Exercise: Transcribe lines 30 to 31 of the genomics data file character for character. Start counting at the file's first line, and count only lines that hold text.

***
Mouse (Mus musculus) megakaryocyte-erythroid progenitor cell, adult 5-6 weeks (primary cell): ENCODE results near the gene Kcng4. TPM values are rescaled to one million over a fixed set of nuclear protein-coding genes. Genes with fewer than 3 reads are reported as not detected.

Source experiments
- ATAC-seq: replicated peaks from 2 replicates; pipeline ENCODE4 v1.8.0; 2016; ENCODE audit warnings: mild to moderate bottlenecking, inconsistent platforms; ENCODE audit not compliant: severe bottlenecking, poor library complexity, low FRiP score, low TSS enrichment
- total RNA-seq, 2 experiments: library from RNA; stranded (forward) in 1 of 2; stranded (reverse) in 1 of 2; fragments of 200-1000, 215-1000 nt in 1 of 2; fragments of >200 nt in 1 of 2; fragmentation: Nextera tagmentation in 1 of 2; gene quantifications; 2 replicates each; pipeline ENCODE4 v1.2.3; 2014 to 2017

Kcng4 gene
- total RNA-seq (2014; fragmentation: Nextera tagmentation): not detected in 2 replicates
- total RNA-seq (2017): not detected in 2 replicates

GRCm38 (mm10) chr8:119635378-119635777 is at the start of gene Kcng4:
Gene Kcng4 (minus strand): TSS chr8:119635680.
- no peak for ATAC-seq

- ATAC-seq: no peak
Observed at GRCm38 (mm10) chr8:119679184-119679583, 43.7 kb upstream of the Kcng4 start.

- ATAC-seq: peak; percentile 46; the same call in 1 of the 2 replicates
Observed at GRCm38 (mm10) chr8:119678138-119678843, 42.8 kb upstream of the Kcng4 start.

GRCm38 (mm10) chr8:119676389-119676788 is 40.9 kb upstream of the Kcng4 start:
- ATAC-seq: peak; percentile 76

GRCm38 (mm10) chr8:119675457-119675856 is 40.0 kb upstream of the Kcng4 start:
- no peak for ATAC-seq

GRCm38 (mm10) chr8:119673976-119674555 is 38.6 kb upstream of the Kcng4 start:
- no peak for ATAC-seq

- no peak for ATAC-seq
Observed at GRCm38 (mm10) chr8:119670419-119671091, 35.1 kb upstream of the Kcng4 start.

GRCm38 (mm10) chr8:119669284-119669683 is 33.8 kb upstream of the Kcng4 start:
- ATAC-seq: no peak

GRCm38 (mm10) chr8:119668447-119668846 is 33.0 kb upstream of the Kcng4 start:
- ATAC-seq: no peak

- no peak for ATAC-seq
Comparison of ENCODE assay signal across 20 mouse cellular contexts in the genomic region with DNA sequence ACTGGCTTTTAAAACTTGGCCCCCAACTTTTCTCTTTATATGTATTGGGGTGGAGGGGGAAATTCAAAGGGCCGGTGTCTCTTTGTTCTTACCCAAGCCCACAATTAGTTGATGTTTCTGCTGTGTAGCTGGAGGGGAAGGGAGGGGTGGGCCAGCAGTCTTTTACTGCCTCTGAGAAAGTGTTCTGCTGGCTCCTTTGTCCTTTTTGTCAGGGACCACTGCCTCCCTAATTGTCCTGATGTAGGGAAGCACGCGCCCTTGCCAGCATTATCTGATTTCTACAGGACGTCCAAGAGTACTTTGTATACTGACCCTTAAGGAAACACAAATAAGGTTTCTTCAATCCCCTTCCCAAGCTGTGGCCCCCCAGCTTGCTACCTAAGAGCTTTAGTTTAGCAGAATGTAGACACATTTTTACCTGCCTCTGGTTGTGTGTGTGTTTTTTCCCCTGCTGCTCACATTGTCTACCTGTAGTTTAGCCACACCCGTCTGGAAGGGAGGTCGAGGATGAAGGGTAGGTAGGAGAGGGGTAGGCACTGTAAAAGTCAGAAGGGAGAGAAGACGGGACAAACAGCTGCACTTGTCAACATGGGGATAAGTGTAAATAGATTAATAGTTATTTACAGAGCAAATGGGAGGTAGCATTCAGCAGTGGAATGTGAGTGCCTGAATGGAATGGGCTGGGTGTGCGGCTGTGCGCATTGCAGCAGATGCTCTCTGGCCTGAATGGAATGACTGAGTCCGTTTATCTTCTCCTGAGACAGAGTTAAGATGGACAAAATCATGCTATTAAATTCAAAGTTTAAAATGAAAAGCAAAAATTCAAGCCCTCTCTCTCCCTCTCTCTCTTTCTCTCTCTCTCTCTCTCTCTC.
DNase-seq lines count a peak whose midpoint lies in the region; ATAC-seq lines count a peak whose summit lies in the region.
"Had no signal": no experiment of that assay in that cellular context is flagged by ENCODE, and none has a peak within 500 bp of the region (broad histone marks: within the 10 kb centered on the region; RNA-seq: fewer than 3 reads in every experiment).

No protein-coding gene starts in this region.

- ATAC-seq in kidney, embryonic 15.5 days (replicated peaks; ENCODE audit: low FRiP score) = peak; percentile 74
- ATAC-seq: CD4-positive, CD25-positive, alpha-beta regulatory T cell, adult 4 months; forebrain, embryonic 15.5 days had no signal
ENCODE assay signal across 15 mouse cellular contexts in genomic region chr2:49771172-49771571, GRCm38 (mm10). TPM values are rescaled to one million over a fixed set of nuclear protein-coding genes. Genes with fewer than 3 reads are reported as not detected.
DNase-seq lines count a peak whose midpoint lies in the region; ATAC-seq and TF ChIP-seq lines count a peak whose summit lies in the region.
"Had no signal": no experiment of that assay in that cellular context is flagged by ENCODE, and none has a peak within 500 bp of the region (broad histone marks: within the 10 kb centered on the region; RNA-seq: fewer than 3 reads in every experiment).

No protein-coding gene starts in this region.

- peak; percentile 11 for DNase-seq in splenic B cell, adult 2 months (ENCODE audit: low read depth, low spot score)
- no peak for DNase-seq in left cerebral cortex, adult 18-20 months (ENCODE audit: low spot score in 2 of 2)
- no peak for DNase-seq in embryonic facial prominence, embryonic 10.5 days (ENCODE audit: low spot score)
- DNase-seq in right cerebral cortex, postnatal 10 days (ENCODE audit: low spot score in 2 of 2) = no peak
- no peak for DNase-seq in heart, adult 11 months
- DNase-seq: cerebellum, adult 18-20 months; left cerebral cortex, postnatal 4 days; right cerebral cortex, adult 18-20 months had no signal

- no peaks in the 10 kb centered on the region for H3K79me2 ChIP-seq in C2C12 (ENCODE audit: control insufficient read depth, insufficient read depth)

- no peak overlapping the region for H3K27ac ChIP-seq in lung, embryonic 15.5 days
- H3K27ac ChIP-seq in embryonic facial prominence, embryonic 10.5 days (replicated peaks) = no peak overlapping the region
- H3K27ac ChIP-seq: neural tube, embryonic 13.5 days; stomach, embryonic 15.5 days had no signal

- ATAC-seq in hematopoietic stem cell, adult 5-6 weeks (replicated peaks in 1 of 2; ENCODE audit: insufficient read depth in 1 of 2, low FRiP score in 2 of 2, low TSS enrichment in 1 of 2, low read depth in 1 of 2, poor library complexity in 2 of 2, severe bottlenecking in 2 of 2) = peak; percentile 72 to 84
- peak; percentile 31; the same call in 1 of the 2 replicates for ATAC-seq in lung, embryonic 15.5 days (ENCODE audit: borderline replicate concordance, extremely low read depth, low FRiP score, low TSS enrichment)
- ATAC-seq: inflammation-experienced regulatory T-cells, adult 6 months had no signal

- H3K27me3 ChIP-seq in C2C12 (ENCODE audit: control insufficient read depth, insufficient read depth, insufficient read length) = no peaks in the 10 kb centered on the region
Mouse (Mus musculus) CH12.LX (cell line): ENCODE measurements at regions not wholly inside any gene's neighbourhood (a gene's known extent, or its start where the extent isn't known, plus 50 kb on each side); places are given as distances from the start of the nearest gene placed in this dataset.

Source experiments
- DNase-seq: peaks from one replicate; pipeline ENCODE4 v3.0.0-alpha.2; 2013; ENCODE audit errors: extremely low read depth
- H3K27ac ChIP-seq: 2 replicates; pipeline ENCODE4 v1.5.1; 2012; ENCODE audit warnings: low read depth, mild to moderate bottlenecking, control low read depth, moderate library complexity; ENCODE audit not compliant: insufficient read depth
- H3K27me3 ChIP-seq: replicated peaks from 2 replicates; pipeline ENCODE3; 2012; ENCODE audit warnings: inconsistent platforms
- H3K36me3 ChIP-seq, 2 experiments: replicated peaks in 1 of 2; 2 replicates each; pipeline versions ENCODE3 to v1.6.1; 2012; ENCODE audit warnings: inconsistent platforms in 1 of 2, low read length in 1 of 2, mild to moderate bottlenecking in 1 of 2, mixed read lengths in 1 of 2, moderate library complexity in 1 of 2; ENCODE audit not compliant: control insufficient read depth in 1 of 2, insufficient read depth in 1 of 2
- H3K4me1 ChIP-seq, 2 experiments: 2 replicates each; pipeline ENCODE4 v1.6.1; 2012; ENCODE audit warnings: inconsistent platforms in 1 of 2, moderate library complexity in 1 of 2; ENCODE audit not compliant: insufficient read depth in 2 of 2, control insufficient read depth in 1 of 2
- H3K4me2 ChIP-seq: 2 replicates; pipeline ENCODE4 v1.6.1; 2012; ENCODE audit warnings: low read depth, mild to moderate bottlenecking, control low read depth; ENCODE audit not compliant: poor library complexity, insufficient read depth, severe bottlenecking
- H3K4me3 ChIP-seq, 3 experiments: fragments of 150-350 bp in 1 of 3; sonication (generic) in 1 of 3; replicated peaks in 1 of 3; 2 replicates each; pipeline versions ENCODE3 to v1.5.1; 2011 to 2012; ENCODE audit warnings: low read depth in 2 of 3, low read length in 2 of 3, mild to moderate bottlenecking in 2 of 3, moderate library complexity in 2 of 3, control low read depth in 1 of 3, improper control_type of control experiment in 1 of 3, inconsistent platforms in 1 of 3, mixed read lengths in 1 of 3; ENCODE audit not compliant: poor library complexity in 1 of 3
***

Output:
"Had no signal": no experiment of that assay in that cellular context is flagged by ENCODE, and none has a peak within 500 bp of the region (broad histone marks: within the 10 kb centered on the region; RNA-seq: fewer than 3 reads in every experiment).

No protein-coding gene starts in this region.